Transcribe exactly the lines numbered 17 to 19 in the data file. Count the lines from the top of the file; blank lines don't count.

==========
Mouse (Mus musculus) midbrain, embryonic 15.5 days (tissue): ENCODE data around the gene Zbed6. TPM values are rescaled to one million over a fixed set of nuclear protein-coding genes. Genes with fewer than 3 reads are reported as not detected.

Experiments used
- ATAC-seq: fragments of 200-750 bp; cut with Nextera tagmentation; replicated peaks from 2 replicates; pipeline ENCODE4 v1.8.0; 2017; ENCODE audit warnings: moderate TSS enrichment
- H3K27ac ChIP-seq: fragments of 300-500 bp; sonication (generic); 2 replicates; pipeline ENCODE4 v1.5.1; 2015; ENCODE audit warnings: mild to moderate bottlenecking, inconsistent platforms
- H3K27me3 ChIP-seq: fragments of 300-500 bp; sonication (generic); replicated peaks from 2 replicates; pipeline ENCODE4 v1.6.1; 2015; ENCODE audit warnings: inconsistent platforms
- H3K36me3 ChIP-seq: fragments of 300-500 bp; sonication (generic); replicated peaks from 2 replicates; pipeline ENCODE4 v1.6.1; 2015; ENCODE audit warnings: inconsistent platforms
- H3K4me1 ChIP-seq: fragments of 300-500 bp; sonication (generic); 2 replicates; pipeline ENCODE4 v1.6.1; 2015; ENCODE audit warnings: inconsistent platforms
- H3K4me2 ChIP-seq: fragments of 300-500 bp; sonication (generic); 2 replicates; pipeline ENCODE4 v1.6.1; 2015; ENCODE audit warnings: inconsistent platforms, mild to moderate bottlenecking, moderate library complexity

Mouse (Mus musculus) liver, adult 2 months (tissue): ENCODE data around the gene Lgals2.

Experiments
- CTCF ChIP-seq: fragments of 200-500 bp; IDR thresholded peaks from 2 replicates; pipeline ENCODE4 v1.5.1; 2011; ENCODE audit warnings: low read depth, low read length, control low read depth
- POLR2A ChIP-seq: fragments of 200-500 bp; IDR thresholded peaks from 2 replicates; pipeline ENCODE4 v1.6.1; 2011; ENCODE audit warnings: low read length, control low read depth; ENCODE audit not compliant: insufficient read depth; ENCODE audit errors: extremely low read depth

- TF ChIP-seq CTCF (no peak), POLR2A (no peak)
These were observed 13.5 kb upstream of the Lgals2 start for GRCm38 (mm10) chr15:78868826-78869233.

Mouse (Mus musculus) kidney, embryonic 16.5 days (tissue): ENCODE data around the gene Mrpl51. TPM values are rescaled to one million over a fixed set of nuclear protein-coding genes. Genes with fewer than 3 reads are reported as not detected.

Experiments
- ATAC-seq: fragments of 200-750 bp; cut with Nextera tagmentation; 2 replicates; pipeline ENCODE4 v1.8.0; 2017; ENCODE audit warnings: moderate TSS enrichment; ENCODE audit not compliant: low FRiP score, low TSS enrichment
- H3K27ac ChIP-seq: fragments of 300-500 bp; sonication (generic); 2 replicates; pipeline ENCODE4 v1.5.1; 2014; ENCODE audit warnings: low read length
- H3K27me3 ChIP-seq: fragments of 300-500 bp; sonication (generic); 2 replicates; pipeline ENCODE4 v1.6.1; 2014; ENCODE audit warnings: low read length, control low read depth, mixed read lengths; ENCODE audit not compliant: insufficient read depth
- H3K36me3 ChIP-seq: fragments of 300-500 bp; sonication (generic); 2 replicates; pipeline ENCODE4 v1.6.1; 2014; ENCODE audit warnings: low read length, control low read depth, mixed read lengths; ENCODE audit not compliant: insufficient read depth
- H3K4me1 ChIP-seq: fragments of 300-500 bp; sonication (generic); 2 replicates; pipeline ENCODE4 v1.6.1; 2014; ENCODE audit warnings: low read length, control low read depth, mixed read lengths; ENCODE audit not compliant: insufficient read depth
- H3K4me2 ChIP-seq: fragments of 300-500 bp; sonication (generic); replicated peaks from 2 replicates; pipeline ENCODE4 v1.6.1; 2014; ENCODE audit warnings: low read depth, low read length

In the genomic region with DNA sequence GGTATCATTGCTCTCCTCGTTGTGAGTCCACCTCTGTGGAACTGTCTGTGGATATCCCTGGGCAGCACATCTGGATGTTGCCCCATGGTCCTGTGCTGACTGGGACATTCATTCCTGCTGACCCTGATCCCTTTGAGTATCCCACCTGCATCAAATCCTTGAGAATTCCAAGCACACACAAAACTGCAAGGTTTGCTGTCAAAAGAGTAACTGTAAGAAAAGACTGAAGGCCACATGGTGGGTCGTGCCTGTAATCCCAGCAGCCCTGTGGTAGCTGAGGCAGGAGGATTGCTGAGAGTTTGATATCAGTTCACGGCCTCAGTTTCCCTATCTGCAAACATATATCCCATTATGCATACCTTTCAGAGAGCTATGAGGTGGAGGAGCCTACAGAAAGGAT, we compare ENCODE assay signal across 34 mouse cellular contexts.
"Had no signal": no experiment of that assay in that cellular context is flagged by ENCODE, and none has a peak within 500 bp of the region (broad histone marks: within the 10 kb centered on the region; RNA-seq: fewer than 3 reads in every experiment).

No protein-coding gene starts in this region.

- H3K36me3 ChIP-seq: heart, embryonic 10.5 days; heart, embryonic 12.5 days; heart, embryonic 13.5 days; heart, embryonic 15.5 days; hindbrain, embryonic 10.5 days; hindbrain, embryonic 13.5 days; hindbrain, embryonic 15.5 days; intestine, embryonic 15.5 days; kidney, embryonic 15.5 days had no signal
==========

- ATAC-seq: fragments of 200-750 bp; cut with Nextera tagmentation; 2 replicates; pipeline ENCODE4 v1.8.0; 2017; ENCODE audit warnings: moderate TSS enrichment; ENCODE audit not compliant: low FRiP score, low TSS enrichment
- H3K27ac ChIP-seq: fragments of 300-500 bp; sonication (generic); 2 replicates; pipeline ENCODE4 v1.5.1; 2014; ENCODE audit warnings: low read length
- H3K27me3 ChIP-seq: fragments of 300-500 bp; sonication (generic); 2 replicates; pipeline ENCODE4 v1.6.1; 2014; ENCODE audit warnings: low read length, control low read depth, mixed read lengths; ENCODE audit not compliant: insufficient read depth